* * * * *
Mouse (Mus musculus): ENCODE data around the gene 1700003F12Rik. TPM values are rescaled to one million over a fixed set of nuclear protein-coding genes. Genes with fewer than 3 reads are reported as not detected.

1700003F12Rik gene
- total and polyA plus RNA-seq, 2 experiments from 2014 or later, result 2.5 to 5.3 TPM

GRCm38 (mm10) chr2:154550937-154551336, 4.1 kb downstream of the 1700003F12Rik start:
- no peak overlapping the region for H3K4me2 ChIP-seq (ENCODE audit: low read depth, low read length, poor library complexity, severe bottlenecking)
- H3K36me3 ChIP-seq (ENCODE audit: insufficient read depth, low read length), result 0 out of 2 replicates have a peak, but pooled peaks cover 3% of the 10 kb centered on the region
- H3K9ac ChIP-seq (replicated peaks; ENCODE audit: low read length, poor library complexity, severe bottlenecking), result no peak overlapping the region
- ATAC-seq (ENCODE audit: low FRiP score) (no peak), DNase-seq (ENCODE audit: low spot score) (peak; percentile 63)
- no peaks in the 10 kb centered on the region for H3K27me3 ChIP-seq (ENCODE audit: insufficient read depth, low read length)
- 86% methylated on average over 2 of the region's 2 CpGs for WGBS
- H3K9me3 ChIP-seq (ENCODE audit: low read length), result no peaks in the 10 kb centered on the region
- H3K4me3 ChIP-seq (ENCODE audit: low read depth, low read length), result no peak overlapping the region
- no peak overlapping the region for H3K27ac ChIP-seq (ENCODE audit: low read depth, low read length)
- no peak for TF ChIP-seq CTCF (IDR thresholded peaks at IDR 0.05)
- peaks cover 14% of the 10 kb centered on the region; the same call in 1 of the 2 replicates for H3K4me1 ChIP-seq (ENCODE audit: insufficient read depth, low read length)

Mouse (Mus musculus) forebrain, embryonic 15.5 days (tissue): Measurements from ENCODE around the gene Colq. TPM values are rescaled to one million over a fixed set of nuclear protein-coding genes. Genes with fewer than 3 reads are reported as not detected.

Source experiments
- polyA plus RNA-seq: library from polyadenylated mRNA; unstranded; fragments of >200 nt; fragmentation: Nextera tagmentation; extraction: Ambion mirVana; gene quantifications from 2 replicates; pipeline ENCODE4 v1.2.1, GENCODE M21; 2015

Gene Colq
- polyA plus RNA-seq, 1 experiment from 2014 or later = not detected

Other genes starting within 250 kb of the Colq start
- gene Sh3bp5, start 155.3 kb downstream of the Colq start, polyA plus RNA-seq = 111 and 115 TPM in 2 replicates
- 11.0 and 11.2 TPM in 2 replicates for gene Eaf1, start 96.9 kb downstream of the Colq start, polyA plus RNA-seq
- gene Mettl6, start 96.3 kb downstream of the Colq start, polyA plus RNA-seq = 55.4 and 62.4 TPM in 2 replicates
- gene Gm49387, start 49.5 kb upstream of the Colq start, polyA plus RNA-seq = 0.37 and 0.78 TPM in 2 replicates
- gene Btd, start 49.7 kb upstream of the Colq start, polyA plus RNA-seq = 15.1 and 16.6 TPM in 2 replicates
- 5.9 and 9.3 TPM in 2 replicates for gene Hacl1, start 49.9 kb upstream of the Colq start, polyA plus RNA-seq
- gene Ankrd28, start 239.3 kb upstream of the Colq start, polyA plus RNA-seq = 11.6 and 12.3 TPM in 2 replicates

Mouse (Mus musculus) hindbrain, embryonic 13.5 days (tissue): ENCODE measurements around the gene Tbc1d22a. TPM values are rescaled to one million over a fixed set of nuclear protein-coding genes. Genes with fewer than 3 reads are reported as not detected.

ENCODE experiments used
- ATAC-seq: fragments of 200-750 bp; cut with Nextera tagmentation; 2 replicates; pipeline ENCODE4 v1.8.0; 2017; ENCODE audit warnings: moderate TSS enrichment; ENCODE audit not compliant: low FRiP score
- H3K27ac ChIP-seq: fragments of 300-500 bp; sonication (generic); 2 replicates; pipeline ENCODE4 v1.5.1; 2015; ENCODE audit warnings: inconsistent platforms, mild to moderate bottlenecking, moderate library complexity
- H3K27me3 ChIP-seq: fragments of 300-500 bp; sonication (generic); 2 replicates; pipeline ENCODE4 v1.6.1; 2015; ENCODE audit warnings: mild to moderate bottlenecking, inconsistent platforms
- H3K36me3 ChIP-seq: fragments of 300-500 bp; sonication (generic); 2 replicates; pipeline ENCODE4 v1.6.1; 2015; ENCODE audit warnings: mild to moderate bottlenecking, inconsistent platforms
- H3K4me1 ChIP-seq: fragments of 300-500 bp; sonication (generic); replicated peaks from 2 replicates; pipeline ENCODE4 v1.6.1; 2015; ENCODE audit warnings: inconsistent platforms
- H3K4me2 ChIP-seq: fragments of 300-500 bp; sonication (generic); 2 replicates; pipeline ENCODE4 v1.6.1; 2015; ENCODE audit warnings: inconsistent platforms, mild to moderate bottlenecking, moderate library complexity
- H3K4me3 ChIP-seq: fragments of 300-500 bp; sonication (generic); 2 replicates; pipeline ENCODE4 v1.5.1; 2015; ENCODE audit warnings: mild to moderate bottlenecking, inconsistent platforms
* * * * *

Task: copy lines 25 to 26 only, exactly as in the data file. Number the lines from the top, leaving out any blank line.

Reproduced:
- gene Gm49387, start 49.5 kb upstream of the Colq start, polyA plus RNA-seq = 0.37 and 0.78 TPM in 2 replicates
- gene Btd, start 49.7 kb upstream of the Colq start, polyA plus RNA-seq = 15.1 and 16.6 TPM in 2 replicates